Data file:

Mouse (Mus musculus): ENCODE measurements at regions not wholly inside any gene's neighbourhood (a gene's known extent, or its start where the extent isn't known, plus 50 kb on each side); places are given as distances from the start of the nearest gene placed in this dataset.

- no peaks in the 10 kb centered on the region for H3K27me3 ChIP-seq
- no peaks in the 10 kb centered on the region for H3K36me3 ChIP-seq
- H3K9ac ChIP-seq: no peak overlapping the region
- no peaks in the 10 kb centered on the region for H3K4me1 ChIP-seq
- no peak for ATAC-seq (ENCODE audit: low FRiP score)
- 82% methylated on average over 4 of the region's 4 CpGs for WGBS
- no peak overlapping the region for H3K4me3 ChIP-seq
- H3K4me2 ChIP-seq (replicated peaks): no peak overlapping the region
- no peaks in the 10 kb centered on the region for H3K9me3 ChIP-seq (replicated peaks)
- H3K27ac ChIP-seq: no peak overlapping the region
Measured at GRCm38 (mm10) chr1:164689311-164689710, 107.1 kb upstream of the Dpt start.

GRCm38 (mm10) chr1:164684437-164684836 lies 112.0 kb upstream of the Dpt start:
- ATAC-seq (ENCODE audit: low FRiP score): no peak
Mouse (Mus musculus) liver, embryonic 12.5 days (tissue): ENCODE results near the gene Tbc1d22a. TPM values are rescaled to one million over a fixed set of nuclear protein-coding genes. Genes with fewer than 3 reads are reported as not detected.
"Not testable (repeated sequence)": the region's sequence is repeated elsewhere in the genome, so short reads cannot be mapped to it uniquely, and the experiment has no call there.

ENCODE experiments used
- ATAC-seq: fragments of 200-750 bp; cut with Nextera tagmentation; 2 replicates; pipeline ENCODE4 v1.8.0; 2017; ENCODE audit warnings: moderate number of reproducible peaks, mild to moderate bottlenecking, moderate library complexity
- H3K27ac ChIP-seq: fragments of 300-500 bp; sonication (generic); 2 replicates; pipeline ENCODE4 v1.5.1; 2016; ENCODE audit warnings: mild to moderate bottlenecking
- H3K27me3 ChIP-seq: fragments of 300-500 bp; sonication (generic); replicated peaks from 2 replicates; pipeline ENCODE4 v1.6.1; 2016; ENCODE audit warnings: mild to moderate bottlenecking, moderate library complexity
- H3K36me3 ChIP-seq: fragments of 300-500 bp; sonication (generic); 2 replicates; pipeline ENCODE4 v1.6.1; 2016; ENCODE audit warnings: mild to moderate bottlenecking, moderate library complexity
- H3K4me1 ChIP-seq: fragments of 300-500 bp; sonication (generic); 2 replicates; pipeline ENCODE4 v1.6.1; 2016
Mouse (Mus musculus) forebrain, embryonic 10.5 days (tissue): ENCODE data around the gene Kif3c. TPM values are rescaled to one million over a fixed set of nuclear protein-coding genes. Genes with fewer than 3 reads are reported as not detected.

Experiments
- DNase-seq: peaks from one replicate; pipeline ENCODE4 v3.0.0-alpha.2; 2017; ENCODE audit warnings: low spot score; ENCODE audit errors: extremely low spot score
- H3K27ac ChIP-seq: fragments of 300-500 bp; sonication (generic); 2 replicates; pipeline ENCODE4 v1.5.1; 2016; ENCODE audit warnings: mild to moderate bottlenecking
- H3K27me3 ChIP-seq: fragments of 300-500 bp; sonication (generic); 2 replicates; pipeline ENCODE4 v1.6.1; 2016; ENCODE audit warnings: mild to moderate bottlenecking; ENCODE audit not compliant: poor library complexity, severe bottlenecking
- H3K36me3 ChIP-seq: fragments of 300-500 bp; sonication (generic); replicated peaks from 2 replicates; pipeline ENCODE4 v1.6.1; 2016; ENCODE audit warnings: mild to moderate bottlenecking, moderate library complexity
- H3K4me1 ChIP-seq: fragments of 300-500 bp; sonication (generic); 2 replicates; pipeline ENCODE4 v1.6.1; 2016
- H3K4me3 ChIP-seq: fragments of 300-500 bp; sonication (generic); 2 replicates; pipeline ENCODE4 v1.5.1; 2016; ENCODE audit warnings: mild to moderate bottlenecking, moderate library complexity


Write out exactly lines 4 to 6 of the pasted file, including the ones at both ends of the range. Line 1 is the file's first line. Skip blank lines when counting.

- H3K9ac ChIP-seq: no peak overlapping the region
- no peaks in the 10 kb centered on the region for H3K4me1 ChIP-seq
- no peak for ATAC-seq (ENCODE audit: low FRiP score)